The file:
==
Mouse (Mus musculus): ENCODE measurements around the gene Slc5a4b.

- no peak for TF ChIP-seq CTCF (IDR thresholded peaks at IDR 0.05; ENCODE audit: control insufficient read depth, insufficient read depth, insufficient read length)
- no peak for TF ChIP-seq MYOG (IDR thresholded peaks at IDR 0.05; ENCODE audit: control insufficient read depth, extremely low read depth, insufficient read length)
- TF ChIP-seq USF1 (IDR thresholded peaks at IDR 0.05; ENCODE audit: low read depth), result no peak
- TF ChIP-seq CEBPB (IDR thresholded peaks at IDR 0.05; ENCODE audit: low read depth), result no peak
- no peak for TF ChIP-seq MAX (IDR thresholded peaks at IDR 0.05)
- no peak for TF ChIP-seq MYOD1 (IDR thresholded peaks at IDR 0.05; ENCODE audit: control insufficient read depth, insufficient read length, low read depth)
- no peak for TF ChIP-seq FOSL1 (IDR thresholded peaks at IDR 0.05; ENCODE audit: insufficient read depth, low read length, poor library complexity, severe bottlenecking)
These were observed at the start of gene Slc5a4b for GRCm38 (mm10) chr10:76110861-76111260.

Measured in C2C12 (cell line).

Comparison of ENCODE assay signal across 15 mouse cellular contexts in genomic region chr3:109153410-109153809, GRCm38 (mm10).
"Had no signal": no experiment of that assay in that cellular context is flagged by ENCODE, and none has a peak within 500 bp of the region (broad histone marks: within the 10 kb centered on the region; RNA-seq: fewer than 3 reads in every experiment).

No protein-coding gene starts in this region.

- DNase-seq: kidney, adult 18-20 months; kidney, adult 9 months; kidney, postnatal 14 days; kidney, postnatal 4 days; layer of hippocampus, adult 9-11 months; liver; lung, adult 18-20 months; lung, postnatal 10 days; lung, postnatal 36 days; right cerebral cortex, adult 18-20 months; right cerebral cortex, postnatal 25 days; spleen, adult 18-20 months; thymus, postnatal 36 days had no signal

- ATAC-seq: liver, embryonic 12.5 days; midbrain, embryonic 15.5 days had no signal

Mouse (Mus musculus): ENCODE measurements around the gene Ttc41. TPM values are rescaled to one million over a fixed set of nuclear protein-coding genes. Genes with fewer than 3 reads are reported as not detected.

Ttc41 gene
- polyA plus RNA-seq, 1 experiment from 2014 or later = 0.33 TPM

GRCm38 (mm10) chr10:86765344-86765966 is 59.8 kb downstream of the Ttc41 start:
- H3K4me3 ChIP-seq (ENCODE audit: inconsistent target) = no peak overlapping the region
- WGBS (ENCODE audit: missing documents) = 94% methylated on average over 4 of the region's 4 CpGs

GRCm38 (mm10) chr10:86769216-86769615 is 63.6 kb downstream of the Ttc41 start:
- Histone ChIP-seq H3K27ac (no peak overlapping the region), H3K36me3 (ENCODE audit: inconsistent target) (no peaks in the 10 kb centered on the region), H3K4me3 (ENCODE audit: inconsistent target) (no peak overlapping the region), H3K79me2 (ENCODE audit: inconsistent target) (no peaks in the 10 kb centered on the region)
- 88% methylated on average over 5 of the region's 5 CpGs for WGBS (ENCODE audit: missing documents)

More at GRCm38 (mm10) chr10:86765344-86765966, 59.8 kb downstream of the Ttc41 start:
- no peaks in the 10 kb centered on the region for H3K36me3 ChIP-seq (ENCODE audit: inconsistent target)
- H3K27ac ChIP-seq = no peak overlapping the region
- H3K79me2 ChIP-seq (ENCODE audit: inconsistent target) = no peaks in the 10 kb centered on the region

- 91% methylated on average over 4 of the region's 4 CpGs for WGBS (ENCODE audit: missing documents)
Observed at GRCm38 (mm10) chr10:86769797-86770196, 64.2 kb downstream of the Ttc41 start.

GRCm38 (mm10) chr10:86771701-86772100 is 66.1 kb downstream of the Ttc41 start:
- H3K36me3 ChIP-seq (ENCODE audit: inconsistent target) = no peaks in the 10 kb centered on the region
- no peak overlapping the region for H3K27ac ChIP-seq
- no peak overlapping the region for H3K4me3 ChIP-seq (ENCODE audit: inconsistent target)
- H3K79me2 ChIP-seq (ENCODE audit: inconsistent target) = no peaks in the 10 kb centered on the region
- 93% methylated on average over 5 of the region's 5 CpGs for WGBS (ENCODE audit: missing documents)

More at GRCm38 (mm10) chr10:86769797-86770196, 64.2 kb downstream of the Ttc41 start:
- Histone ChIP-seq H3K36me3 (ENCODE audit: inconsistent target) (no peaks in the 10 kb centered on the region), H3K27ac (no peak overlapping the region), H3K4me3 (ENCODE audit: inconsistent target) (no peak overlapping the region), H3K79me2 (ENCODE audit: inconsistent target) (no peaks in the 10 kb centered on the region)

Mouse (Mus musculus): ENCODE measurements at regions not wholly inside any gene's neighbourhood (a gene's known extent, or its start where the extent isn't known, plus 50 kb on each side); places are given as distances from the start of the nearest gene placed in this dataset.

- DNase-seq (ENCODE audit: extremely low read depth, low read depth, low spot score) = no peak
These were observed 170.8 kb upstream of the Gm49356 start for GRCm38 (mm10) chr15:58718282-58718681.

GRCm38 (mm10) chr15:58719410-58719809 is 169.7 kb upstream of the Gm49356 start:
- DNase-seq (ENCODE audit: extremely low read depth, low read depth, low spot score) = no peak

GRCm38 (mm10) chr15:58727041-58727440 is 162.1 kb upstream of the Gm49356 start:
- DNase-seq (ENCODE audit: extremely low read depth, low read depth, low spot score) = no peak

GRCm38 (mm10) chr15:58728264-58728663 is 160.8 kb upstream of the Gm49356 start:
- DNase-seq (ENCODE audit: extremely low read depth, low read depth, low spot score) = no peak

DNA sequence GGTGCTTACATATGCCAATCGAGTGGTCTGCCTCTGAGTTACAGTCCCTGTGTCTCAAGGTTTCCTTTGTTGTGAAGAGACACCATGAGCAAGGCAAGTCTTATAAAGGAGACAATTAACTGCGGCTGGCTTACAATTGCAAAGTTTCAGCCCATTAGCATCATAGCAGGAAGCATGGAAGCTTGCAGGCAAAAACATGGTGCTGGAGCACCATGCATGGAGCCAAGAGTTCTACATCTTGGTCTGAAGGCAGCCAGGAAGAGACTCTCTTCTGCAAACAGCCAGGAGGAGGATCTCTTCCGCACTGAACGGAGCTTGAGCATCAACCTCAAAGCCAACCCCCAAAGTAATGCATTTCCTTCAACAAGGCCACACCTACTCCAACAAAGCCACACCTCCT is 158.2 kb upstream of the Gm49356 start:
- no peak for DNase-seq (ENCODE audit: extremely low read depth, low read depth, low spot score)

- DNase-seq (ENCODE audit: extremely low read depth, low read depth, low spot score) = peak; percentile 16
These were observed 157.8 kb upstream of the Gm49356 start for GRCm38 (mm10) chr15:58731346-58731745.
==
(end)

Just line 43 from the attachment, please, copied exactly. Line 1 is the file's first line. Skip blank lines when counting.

- DNase-seq (ENCODE audit: extremely low read depth, low read depth, low spot score) = no peak